Manchin had long sought an approach that had input from Republicans and one that he could support, but it’s become apparent there is no road to a bipartisan compromise on election legislation. He said his opposition wasn’t just because there was no GOP support, but also because Democrats’ changes to help publicly finance elections, for example, went too far for him.
“They got confused thinking ‘the only reason you’re against it is because there’s no Republicans.’ That’s not it at all. I think it should be bipartisan. I think it’s a dangerous thing to do something that monumental” on party lines, Manchin said on Wednesday after he rolled out some of his changes. “The other thing is there were some things, being a former secretary of state and governor, that just didn’t make sense."
Murkowski has joined Manchin on a proposal to re-up the Voting Rights Act, but that legislation will wait until the fall. And that leaves Congress in a deadlock, infuriating progressives.
Manchin is also among a group of Democrats opposed to gutting the filibuster to install elections law changes, leaving no partisan road map either in a 50-50 Senate where Democrats would need every single vote to make changes on party lines. That group of filibuster-repeal skeptics may shrink after next week’s vote on the so-called For the People Act, with several Democrats saying the GOP’s rejection of that bill could change their minds.
Sen. Roy Blunt (R-Mo.), who has led the GOP opposition to the elections bill because of its federalized approach to state elections, said “every one of us works for opportunities to work with Sen. Manchin.” But he added that when “Stacey Abrams immediately endorsed Sen. Manchin’s proposal, it became the Stacey Abram’s substitute, not the Joe Manchin substitute.”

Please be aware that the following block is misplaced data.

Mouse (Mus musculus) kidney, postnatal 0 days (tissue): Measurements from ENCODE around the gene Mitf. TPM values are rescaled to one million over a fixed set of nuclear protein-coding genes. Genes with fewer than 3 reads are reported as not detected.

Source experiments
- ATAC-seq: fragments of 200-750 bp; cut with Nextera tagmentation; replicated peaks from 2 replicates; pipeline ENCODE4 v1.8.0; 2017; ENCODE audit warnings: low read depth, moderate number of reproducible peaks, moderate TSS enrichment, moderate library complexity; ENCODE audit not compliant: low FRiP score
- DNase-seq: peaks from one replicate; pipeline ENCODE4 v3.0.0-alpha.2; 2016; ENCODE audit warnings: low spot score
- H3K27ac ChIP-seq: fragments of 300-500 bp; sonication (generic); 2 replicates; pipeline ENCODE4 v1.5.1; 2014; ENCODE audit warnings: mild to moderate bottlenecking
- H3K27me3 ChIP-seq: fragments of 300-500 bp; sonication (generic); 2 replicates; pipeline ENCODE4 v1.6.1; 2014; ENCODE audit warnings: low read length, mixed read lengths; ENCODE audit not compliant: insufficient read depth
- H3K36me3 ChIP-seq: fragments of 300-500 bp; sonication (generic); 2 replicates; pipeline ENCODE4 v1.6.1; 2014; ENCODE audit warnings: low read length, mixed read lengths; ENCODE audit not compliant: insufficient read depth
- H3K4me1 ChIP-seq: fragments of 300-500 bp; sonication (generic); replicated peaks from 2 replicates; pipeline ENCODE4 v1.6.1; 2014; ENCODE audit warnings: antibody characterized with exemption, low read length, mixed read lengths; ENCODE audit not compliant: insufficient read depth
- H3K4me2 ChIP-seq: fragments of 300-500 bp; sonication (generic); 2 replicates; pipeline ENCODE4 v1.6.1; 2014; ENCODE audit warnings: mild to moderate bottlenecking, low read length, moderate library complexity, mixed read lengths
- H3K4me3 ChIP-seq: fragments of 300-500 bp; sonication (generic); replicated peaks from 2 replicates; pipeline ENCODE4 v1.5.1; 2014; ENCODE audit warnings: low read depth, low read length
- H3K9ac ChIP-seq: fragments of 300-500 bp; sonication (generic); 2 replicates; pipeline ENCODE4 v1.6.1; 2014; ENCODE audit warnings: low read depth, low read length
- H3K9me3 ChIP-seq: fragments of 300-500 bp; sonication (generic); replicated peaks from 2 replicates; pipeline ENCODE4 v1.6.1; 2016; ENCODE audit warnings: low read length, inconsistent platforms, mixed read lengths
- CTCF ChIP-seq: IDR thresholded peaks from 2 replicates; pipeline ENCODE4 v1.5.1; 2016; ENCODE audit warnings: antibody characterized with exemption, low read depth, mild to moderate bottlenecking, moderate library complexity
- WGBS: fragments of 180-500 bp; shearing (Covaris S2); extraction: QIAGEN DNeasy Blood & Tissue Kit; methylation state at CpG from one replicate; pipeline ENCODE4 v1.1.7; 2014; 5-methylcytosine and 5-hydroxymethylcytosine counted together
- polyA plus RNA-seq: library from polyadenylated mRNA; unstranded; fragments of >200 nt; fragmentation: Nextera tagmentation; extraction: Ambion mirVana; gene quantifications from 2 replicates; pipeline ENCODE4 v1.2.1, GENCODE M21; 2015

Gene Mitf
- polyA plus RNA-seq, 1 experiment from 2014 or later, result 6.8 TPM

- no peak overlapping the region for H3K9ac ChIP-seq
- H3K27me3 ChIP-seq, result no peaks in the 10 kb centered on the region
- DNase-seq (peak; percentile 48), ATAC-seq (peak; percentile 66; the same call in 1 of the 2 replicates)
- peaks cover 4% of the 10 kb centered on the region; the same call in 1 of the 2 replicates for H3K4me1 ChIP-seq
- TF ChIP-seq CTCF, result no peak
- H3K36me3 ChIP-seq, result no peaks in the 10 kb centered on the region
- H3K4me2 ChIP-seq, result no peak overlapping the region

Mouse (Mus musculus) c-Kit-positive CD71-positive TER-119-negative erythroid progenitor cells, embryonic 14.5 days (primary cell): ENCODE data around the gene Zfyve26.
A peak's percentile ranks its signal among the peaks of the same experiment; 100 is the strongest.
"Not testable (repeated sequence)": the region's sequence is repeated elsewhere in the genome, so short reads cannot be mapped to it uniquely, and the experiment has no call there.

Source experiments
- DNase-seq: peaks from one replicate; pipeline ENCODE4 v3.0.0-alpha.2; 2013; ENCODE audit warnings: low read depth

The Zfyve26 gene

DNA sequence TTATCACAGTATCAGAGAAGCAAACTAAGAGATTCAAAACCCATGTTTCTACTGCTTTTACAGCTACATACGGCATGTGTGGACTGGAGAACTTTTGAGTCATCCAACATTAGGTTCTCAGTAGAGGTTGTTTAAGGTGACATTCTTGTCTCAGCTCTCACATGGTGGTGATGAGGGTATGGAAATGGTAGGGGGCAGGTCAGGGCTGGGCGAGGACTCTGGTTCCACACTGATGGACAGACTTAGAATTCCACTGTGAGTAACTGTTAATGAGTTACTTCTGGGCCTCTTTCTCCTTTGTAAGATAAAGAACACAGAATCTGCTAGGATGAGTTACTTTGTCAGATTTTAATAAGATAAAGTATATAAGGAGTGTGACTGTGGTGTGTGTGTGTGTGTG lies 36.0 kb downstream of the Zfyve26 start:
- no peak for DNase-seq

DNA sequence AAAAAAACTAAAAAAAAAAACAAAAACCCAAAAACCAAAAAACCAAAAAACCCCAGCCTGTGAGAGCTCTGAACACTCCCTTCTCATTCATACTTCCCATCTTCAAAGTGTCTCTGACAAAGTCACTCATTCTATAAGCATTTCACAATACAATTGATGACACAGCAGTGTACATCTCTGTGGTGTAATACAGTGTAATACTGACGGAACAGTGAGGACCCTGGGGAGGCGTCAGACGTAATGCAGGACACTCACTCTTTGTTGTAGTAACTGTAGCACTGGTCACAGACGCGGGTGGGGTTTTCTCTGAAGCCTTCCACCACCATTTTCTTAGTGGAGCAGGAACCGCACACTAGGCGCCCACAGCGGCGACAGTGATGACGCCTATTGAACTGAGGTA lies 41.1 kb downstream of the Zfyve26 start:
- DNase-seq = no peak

Understand that there is no package of federal election reforms that the GOP will vote for, because Republican will lose elections they cannot rig. Republicans don't want more people to vote. They want voting to be strictly limited to rich white folk who can afford to take the time off to go vote, and white senior citizens who have all the free time they need to vote Republican.
Everyone else can suffer in line for 10 hours.
To his credit, Manchin keeps proving time and time again that there is no compromise his Republican friends will accept. To his detriment, he seems to not have actually learned anything from wasting America's time proving something the rest of us already knew.
Where do we go from here? Well, like the January 6th commission, it'll get blocked next week, and we have nothing. Republicans won't be made to pay a price, because they can freely manipulate who can vote so that they don't have to.
I don't know what else Manchin wants, and since he'll never change his mind on the filibuster (and if he does miraculously, then all the power goes to Kyrsten Sinema who will play the same game) so at this point, I don't know what else we can do except watch our Republic get wiped out in 2022 and 2024 and permanent GOP control is phased in.
But hey, Manchin kept his morals, right?
- After passing both the House and Senate this week, President Biden has signed into law legislation declaring Juneteenth as a national federal holiday, meaning federal employees will have today off.
- An hour-long blackout suffered by global web services provider Akamai interrupted business for multiple US airlines and Australian banks, among other corporations early Thursday.
- Peru's judicial electoral board says that full results of this month's presidential elections could take weeks as Pedro Castillo claimed victory, while opponent Keiko Fujimori refuses concession.
- Northern Ireland's Democratic Unionist Party leader Edwin Poots is facing a possible collapse of government as a power sharing agreement with Sinn Fein has come unraveled.
- Ohio Republicans are close to eliminating municipal broadband in the state with a budget amendment that would make public broadband illegal for 98% of residents.